There is I no question in my mind about the impact of weblogs on media coverage of the Iraqi war. Initially, I checked both traditional and blog sources for news, but today I found myself practically depending on weblogs to tell me where the interesting stuff was all the time. While there was a lot of duplication of coverage across blogs of the Iraqi invasion for obvious reasons, I will try to give an idea of the best sites and what interesting stuff they told me about.
To me the best site so far (opinion evolving fast!) is The Command Post a sort of United Blog International of roughly 50 bloggers where each one posts whatever they have found that is novel or interesting. Obviously, this yields very good coverage at amazingly high speeds. The idea is brilliant why go around checking many blogs at once, when collaborators can post independently whatever they want. And it works for minute to minute coverage exceedingly well. Congratulations to the creators Michele and Alan for their initiative as well as the other 50 or so bloggers for participating. From Command Post I learned today that CNN had disconnected reporter Kevin Sites from its free form blogging, perhaps feeling the heat or smelling possible conflicts of interest a la NYT and Francisco Toro. They also tipped me off at the following fantastic photo from the Washington Post, truly shock and awe:
They also have a few contributions about what may or not be propaganda of the happiness of Iraqiís that Americans have finally arrived to get rid of Saddam. Perhaps the most shocking was that of the Americans that went to be part of the ďhuman shieldĒ in Iraq and now find themselves shocked by the welcome by the Iraqis of the American attack and how people are willing to give up their homes just to get rid of Saddam. These guys probably have no clue about it must be to live for decades under a dictatorship. This was also the first site that told me that a high Iraqi commander had surrendered. I had read the NYT only minutes earlier, but it was not highlighted sufficiently there to gain my attention. I also loved this picture posted at Command Post, with amazing shock and awe:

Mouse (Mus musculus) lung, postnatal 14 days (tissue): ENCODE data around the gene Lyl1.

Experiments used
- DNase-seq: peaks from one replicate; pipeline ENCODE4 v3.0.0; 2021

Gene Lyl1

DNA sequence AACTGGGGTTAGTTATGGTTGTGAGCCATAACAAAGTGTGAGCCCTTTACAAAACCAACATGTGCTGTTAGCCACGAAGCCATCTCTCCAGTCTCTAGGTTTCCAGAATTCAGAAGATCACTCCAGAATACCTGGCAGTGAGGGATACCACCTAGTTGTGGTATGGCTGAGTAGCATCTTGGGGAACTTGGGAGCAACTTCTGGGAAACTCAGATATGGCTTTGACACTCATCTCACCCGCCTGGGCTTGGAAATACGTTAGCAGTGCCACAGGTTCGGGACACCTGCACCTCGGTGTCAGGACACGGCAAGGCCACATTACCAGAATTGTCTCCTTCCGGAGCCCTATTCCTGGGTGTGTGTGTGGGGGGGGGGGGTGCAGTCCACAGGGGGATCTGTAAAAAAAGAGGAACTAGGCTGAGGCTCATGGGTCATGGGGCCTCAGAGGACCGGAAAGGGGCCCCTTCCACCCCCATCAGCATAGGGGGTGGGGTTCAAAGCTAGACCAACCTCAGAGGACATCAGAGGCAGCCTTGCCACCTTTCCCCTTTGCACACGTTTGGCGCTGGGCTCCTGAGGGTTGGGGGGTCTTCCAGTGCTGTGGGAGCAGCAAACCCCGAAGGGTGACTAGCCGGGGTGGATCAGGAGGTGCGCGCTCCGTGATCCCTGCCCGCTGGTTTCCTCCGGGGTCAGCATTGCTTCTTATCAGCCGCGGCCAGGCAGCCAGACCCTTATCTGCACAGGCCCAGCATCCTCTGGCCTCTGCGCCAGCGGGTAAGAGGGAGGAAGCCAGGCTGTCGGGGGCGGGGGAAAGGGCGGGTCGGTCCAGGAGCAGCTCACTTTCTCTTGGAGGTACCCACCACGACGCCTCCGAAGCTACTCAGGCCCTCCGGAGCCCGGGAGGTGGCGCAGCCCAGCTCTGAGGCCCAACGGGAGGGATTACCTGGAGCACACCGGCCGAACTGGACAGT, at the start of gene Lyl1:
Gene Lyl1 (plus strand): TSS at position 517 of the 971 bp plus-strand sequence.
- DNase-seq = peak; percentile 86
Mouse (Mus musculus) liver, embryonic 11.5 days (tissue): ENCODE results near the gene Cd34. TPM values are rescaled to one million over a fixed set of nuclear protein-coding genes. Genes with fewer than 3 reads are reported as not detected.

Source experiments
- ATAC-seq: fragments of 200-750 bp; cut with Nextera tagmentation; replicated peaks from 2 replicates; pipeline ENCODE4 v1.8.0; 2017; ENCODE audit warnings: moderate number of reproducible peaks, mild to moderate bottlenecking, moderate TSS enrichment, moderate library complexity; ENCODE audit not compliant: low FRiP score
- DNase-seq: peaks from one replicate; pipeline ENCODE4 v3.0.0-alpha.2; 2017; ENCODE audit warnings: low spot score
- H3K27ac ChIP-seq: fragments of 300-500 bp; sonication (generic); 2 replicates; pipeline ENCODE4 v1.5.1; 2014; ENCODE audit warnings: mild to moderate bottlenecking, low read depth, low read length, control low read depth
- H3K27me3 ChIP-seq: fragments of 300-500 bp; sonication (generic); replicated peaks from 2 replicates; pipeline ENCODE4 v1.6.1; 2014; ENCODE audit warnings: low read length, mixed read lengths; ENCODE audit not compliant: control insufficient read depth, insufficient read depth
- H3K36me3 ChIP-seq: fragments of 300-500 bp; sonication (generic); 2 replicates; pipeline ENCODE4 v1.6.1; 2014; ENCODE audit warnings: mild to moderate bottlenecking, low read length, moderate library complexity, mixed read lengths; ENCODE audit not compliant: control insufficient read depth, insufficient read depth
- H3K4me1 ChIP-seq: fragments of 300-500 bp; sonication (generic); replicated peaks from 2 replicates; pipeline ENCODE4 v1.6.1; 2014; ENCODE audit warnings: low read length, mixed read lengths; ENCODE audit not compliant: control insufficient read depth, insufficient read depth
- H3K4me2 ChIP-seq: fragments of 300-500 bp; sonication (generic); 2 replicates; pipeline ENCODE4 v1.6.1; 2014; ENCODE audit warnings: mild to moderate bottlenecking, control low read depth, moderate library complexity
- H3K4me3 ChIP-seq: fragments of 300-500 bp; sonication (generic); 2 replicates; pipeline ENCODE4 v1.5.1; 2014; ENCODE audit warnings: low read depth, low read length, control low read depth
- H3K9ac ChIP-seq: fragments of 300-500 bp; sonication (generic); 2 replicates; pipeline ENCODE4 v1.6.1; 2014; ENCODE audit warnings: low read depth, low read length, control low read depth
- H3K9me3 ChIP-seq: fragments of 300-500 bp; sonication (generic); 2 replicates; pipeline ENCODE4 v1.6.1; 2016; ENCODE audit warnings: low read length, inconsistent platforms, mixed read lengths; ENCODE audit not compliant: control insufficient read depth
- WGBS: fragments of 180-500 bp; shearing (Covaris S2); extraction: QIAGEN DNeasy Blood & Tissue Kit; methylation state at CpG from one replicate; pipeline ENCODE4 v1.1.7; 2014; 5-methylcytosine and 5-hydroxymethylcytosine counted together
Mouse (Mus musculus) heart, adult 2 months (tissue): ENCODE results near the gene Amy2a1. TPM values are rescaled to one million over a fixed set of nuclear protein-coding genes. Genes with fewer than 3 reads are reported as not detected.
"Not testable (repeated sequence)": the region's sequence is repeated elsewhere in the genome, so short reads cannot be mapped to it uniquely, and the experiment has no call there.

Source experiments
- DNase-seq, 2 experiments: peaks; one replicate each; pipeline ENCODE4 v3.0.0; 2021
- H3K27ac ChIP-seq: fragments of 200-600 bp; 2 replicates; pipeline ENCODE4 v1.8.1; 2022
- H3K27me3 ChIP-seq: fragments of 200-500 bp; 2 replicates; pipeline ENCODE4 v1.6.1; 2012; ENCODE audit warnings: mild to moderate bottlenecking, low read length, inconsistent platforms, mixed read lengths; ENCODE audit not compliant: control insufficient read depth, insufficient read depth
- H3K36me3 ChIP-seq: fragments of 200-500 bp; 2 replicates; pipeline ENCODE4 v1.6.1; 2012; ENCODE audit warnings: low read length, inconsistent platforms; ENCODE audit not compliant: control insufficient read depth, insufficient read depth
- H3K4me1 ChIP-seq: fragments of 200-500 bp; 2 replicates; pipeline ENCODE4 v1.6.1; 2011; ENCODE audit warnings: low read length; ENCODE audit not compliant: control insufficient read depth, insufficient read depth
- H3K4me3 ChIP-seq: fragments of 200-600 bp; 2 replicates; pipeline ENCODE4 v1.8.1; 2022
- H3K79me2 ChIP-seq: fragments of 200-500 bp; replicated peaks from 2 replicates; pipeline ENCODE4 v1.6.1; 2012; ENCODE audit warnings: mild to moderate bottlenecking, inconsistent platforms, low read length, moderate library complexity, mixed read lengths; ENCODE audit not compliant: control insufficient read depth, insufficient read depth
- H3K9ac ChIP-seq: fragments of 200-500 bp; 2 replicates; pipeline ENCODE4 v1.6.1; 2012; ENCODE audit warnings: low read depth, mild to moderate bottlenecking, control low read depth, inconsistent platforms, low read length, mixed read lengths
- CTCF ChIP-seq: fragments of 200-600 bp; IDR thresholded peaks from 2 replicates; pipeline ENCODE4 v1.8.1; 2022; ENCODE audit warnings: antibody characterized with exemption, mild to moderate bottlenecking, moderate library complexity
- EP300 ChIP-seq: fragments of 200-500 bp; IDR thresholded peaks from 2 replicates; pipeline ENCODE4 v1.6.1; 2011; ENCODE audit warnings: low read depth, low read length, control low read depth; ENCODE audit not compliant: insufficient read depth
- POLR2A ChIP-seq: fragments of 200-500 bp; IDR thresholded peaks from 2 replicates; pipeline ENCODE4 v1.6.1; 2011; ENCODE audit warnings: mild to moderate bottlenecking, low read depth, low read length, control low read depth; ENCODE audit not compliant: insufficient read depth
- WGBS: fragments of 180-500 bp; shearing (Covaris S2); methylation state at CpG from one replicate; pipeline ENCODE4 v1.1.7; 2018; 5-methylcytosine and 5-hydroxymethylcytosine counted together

I guess I did not like Chuckís post wondering once again about Salam my friendly blogger from Baghdad. I guess I have been following that site for so long, even before Iraq was a big story that I do believe him, more so after reading Dianeís take on it. I agree with Salam, if you donít believe him just donít read it. Moreover, Salamís silence while the bombing has been strong confirms to me he is quite real. If he were fake, reporting right now frequently would be his crowning glory.
Command post also told me about CNN being kicked out of Baghdad in this post. I like people that keep a sense of humor amidst this real, but necessary tragedy. While I had been using Debka right before the war and it told me about the beginning of the action, I still have problems with the layout. As usual, Instapundit has been a great source of news, unfortunately Glennís responsibilities keep him away from continuous news which is what I was looking for, but you canít beat him for picking the important points and at the French! A case in point was this report on a Saudiís opinion about what is going on, or this report on when Blix saw the light somewhat late. Tried the Aljezira site, only to learn its all in Arabic. Back to Iraq has been less than I expected, while Warblogs has been too structured for my taste. I guess I like the comments on the news, not just the news. Daily Kos is good, but more for overall commentary rather than breaking news, which we also need.
All around a pretty impressive output for the first live test of bloggers under true pressure. Little shock at this, lots of awe and cheers to all them war bloggers for a job well done!